• Birmingham Education Foundation, $25,000 to support advocacy work by the Birmingham Coalition for Student Mental Health, a network dedicated to pursuing equitable, community-driven policy proposals to address mental health disparities.
  • Birmingham Public Library, $16,000 to support the Literacy Leaders Summer Tutorial Program that provides intensive reading and math tutoring for at-risk elementary students in Birmingham City Schools.
  • Brilliant Kids Academy, $5,000 to support homework assistance, individualized and group tutoring, summer enrichment, and mentoring for Birmingham City students.
  • Cahaba River Society, $50,000 in operational support to expand river restoration impact, combat litter and invasive species, create internship opportunities, engage community volunteers, and advance equity and inclusion in CRS’ work and outreach.
  • Children’s Policy Cooperative of Jefferson County, $25,000 to support the Safe Connections – Supervised Visitation and Safe Exchange program that provides physical and emotional safety for domestic violence victims and their children.
  • City of Oneonta Alabama, $50,000 to install updated, ADA compliant playground equipment, safe ground coverage, and inclusive facilities in Woodland Scout Park. This is part of a major, $10 million parks revitalization project the city is taking on.
  • Community Grief Support Service, $3,000 to support a new strategic plan that addresses COVID impacts on future goals, objectives, and strategies.
  • Faith in Action Alabama, $25,000 to support campaigns that address gun violence, barriers to voting for formerly incarcerated individuals, and voter engagement; to support leadership development, base-building work, and other operational costs.
  • Freshwater Land Trust, $25,000 to build the next phase of the Jones Valley Corridor bike and pedestrian trail in Avondale, known as the Continental Gin Connector.
  • Fruit of Eden, $6,000 to support a 10-week program that targets COVID-related learning loss and provides a well-rounded curriculum of reading comprehension, math, technology, art, and life skills to elementary and middle school students.
  • Girl Scouts of North Central Alabama, $15,000 to develop Diversity, Equity, Inclusion, and Access (DEIA) training for volunteers and staff; to develop a patch program and DEIA training videos for troop members; to create a Super Troop in Ensley.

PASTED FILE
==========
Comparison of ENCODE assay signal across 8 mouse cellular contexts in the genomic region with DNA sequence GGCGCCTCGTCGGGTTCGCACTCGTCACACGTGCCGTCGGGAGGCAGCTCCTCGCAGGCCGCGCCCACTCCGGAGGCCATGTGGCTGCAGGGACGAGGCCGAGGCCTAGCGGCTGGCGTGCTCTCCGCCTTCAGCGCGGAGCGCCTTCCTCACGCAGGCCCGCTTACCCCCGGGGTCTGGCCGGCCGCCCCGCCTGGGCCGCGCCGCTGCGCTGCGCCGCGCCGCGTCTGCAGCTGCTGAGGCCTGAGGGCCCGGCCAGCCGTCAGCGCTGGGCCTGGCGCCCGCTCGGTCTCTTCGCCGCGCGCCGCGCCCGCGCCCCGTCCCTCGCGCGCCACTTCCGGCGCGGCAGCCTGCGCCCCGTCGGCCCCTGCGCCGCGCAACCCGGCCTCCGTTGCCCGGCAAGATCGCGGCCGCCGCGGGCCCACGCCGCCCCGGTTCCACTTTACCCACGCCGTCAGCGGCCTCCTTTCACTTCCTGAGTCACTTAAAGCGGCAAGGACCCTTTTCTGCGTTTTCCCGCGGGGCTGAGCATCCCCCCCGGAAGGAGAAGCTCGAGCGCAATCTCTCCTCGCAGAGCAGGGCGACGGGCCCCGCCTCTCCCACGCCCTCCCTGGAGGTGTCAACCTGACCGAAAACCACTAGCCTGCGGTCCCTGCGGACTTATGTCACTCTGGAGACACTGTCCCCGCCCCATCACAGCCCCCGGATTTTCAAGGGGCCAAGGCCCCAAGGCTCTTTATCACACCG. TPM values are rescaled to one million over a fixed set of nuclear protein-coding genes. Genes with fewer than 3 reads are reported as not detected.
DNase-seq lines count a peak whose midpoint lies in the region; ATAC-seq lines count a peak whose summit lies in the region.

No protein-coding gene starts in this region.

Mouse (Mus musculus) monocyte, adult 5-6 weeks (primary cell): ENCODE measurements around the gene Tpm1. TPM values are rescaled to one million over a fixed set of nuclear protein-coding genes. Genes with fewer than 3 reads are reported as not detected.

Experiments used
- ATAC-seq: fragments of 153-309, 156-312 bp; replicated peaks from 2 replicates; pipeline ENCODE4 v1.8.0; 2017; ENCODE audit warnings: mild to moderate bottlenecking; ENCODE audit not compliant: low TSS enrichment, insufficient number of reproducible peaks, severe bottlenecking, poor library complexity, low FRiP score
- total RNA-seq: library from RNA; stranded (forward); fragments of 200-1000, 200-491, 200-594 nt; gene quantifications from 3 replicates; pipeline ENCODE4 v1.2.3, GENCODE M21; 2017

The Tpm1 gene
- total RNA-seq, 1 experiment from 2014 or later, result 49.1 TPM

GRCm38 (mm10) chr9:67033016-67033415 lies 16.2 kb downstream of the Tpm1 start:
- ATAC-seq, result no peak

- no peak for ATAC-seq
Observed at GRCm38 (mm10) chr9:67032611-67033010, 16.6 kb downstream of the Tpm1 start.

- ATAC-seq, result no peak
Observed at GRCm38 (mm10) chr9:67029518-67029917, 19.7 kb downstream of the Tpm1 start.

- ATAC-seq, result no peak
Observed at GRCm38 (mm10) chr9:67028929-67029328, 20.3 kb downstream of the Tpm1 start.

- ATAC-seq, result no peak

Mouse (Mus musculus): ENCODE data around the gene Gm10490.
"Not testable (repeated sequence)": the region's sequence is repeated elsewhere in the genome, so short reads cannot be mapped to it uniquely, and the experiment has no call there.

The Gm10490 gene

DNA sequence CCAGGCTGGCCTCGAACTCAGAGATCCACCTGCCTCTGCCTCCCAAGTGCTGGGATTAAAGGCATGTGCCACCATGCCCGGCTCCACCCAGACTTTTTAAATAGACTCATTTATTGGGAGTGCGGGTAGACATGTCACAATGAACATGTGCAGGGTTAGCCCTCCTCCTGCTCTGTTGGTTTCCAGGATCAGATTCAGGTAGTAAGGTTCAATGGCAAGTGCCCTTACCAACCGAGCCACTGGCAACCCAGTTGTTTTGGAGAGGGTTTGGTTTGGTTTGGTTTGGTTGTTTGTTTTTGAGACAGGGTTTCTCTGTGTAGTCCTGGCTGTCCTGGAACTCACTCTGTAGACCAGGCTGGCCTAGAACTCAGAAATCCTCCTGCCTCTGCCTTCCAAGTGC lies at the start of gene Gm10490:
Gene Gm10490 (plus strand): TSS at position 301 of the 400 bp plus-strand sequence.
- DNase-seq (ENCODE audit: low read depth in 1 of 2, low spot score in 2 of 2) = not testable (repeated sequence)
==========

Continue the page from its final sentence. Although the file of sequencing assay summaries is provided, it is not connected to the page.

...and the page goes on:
• Khairi and Little Angels’ Memorial, $8,000 to provide mental health and counseling assistance to women that have experienced the loss of an infant in pregnancy or childbirth; to bring awareness for infant and maternal mortality, women’s healthcare, and mental health, especially for women of color.
  • Miles College Community Development Corporation Inc., $33,000 to support a strategic planning process that will result in a new and comprehensive ten-year plan for the City of Fairfield.
  • NAME Ministries Inc., $5,000 to support a new Healing Through the Arts program in Ensley that will combat stress, fatigue, and isolation related to the COVID-19 pandemic.
  • Samford University, $37,000 to support the Advanced Placement STEM Success project, which provides students of marginalized backgrounds advanced educational opportunities by helping teachers in Birmingham City, Fairfield City, and Holy Family Cristo Rey create more Advanced Placement opportunities for their students.
  • Vincent’s Foundation of Alabama, Inc., $35,000 to promote patient engagement among uninsured individuals by ensuring every patient has a medical home and by addressing the social determinants of health (food insecurity, transportation, medication access, and self-care tools).
  • VIDAL Access, $15,000 to continue and expand elite, in-school college counseling services to low income students in Birmingham City Schools.
  • Vulcan Park and Museum, $25,000 to support the Kiwanis Centennial Plaza Interpretation Project by providing audio interpretation, interpretive signage, and video interpretation for points of interest.